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Honoring Hezbollah By: Carol Gould
FrontPageMagazine.com | Friday, November 12, 2004


An astonishing milestone was reached on British television recently. Few will have noticed, because of the late hour of scheduling and because of the avalanche of American election-geared specials.

Jonathan Dimbleby, a well-known British broadcaster, presented a two-part program entitled ‘The New World War’ about the global war on terror. What made the documentary unique is that he used his medium to provide a sympathetic profile of Hezbollah.

Anyone who knows even the sketchiest of facts about Hezbollah will be aware of the decades of violence and terror the group has generated in the Middle East. Some say the insurgency in Iraq is being funded and directed by Iranian Hezbollah. In his special, Dimbleby goes through the obligatory mantras about the starving, displaced Palestinians ‘yearning to return’ to their homeland wrested from them by the Jews in 1948. No mention is made of the United Nations or of the Shoah. You can be sure that if a British broadcaster is setting about devising a program about Israel, there will always be an introductory narrative about the tens of thousands of Palestinians forced from their land or fleeing for their lives from the legions of rapacious Jews supported by the United States and by world Zionists.

 

Dimbleby cites Hezbollah as a saving force for otherwise disenfranchised and disaffected Arab youth in the Territories and in surrounding nations, most particularly Lebanon. He shows happy girls in hijabs in schools and cheerful teachers; the schools are guarded by menacing-looking Hezbollah characters carrying machine guns. Dimbleby goes out of his way to extol the virtues of Hezbollah, and then, his eyes glowing with awe, interviews an imam who says it is alright to go out and kill Jews.

 

The premise Dimbleby repeats throughout his narrative is that the despair of the Arabs who perpetrate violence and carnage is traceable to the repression of decades of Israeli occupation. He leaves Oslo and Rabin and the efforts of countless peacemakers out of the equation and ignores the gargantuan efforts of Warren Christopher and the Clinton Administration in attempting to bring the Palestinians to the table. Eight years of tireless work in the Clinton years were rewarded with an Intifada; Dimbleby omits the manner in which groups like Hezbollah laid waste the other ‘peace front' and the beheading of IDF soldiers paraded for the front pages of newspapers.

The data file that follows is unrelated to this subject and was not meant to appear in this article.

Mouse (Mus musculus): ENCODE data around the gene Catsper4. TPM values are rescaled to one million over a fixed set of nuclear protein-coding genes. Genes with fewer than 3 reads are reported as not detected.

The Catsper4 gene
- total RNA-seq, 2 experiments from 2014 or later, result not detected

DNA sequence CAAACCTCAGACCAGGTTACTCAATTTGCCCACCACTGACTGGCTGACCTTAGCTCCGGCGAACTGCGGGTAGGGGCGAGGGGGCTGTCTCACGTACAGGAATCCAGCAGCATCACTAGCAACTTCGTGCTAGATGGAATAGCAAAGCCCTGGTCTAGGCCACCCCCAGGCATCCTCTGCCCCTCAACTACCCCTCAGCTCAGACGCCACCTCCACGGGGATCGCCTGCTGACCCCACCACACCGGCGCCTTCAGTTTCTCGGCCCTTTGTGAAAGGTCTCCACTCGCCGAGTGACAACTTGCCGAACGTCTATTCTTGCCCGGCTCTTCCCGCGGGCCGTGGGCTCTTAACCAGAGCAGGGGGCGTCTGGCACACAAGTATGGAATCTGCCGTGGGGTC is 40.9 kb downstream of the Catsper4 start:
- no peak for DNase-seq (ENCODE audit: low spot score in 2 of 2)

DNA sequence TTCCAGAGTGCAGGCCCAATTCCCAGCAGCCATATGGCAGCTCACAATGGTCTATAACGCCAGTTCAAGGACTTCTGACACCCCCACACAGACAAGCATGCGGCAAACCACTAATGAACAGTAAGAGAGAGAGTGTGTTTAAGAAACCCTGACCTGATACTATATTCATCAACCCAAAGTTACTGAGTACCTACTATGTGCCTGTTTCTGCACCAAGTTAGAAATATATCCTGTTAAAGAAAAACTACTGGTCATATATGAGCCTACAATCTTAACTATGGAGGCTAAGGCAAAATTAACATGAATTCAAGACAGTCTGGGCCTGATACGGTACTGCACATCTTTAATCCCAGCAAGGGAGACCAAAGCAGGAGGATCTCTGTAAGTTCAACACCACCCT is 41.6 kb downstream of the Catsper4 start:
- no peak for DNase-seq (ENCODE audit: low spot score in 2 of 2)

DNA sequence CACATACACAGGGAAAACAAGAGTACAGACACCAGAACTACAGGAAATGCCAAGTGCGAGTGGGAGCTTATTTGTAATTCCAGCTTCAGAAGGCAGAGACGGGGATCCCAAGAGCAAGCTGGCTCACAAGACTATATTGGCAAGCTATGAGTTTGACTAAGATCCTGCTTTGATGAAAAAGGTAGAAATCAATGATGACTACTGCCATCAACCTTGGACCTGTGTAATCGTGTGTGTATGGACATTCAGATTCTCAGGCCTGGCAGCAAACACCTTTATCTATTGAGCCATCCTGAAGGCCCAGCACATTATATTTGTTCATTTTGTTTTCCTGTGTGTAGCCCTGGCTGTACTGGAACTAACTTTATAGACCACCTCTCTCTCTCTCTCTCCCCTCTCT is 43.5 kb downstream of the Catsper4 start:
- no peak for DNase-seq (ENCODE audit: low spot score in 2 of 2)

In his article in The Guardian to accompany the series, he comments that when he was first in Lebanon in the 1970s, Palestinians in refugee camps were learning how to use Kalashnikovs. Now, he says, 'two generations on and still without any escape from their humiliation, they live in an emotional swamp of resentment and anger.' He refers to the new generation of terrorists as 'educated and courteous' as if we must all learn to love the killers of pregnant women and babies in Israeli pizza parlors. 

 

Never once in his two-part, three-hour series does Dimbleby interview an Israeli. He spends an inordinate amount of time engaging in chit-chat young Lebanese and Palestinian students who want to strap themselves with explosives and kill Israelis. He interviews a Hamas operative who explains that attacks inside the United States are imminent.

 

No mention is made of the despair and damage Hezbollah caused to Northern Israel for decades; in 1996, 500 Katyushas rained down on the Golan towns, resulting in Operation Grapes of Wrath. The world, led by Robert Fisk, condemned Prime Minister Peres for a massacre at Qana (no-one broadcast the possibility that a hundred women and children had been placed by terrorists inside a UN shelter used by Hezbollah and then targeted by Israel., who thought they were attacking a Hezbollah stronghold…)

 

The British media never cease to amaze me. The portrayal of the Israeli-Middle East situation is perpetually biased, and in the case of this week’s Dimbleby series, alarmingly provocative. He set out to show, for ninety compelling minutes, the terrible poverty and desperation engendered by Israel over its Palestinian neighbors in fifty long years. Never once did Dimbleby mention the horrendous toll amongst Israelis in fifty-odd years of wars and relentless terror. Never once did Dimbleby mention the corruption and avarice of Arab leaders.

 

This mainstream broadcast, on the commercial ITV network, set out to glorify Hezbollah and show sympathy for suicide bombers.

 

If young British Arabs are inflamed by the distortion and incitement in this deeply biased program, ITV will have much to answer for.

Carol Gould is a Drama and documentary producer based in London, and the author of Spitfire Girls.


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